I had a chance to speak with Jairus Cannon last week, following his impressive first place win in the Open Men’s division of the Legends Of The Bay surf contest. Born in California, Jairus moved to Maui when he was 12. He immediately took to surfing at Pavilions, and contests were soon to follow. “I got really into surfing after my first wave,” he said. “I knew then that I wanted to eventually be a pro surfer.”
Respect is the word he uses to describe the local surfers on Maui. “There are so many great surfers here on the island, I’ve learned so much just being able to surf everyday with some of the world’s best,” he said. Too many names to mention, yet Matt Kinoshita’s name comes up when discussing influences. “Matt has helped my career in so many ways, and has also been a great friend.”
Traveling has been a big part of Jairus’ life, he’s been to Tahiti four times, Mexico, all the Hawaiian islands. At age 23, he has had some incredible sessions to talk about, yet one stands out. Last summer, he and fellow Maui surfers Sai Smiley and Kaleo Roberson scored pristine Tahitian waves all day. “One day stands out above the rest. We surfed big, huge death barrels from morning to night,” he said. “It was definitely proving grounds for me in big surf.”
After graduating from Maui High, Jairus picked up local work as a chef, but after winning the Local Motion/Gotcha Surf Into Summer contest on Oahu, Jairus then made the decision to focus all his time and energy into surfing.
Jairus credits local surf photographers Ron Loomis and Rick Leeks for helping him get the recognition he needed to attract sponsors. Through portfolios and pictures published in surf magazines, Jairus has made his surfing dream a reality.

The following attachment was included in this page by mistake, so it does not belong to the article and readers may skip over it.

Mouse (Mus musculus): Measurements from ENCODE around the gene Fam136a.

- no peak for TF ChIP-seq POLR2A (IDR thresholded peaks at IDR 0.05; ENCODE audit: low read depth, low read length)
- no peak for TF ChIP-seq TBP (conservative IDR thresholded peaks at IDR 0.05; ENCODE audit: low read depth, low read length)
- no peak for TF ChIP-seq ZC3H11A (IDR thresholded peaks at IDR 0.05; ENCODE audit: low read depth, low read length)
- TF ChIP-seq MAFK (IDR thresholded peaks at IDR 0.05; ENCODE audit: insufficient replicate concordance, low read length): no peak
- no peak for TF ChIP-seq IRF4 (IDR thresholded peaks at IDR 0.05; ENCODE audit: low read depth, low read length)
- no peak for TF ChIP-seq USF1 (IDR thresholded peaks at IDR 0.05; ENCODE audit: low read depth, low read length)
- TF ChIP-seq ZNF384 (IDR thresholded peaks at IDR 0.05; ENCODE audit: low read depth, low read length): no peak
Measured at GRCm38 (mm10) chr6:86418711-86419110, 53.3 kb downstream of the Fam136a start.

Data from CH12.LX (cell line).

The Legends of the Bay Contest was held Jan. 31 at Honolua Bay in 3-5 foot perfection. Jairus felt he was an underdog going against some of Maui’s legendary surfers. This helped relieve the pressure and is what he feels was the key to his success.
“The Bay is my favorite spot in the world,” he said. “I surfed there every day for a week before the contest, so mentally I felt prepared. It was unreal surfing with only four other guys in the water, I couldn’t believe I won, and I really look up to all the guys I surfed against. There was a few great Bay surfers that didn’t enter, and if they did, it definitely would have changed the results.”
Focused and motivated, Jairus’ interests don’t lie in material goods. “All I need is gas for the truck, food and a surfboard, and I’m happy just surfing everyday with my friends,” he said.
Jairus has been practicing tow-in surfing at outer Sprecks. Nothing too large yet, realizing the preparation and shape one must be in to go big. He would like to surf Jaws one day, however, he knows that he has a ways to go before taking on that challenge.
With a strong push toward professionalism in the sport of surfing, positive representatives are the key to the future. Attitude and determination are what it takes to go to the next level, exactly what Jairus Cannon is achieving, and all the while making the dream last.
This story originally ran in MauiTime’s February 17, 1998 issue.
Photos: Rick Leeks and Ron Loomis